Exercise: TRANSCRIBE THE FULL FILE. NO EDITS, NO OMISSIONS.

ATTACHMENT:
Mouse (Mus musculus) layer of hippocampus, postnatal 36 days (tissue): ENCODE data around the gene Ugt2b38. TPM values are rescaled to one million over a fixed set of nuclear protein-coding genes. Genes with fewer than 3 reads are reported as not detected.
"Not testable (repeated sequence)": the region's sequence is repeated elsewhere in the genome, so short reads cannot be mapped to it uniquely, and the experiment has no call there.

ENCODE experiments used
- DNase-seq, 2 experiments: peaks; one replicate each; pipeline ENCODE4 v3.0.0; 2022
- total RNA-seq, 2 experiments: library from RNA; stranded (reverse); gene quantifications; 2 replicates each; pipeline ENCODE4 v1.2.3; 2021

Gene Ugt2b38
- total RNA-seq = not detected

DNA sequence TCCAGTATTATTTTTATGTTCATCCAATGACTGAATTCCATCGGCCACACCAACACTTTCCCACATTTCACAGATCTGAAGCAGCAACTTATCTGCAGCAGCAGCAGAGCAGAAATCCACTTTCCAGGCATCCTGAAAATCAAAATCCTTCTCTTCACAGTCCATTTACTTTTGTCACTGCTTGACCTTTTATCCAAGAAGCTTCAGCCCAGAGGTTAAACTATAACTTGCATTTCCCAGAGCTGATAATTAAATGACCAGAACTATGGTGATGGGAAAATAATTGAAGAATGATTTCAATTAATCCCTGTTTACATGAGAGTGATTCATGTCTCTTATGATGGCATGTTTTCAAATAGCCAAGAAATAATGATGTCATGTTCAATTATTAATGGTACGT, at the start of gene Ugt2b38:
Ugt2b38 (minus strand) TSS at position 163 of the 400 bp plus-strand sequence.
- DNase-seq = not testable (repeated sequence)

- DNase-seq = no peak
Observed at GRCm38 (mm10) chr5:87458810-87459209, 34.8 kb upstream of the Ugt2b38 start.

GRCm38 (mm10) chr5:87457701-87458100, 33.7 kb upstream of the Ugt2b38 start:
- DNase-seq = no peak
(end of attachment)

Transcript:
Mouse (Mus musculus) layer of hippocampus, postnatal 36 days (tissue): ENCODE data around the gene Ugt2b38. TPM values are rescaled to one million over a fixed set of nuclear protein-coding genes. Genes with fewer than 3 reads are reported as not detected.
"Not testable (repeated sequence)": the region's sequence is repeated elsewhere in the genome, so short reads cannot be mapped to it uniquely, and the experiment has no call there.

ENCODE experiments used
- DNase-seq, 2 experiments: peaks; one replicate each; pipeline ENCODE4 v3.0.0; 2022
- total RNA-seq, 2 experiments: library from RNA; stranded (reverse); gene quantifications; 2 replicates each; pipeline ENCODE4 v1.2.3; 2021

Gene Ugt2b38
- total RNA-seq = not detected

DNA sequence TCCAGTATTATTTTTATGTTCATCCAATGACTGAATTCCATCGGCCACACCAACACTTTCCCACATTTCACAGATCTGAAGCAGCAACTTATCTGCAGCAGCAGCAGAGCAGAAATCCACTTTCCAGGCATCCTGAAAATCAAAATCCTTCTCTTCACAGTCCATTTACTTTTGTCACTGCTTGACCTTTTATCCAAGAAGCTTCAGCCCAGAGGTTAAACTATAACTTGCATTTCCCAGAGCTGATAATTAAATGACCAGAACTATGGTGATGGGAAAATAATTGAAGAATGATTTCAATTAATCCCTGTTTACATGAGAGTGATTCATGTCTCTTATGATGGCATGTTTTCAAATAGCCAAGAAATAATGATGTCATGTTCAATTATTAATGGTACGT, at the start of gene Ugt2b38:
Ugt2b38 (minus strand) TSS at position 163 of the 400 bp plus-strand sequence.
- DNase-seq = not testable (repeated sequence)

- DNase-seq = no peak
Observed at GRCm38 (mm10) chr5:87458810-87459209, 34.8 kb upstream of the Ugt2b38 start.

GRCm38 (mm10) chr5:87457701-87458100, 33.7 kb upstream of the Ugt2b38 start:
- DNase-seq = no peak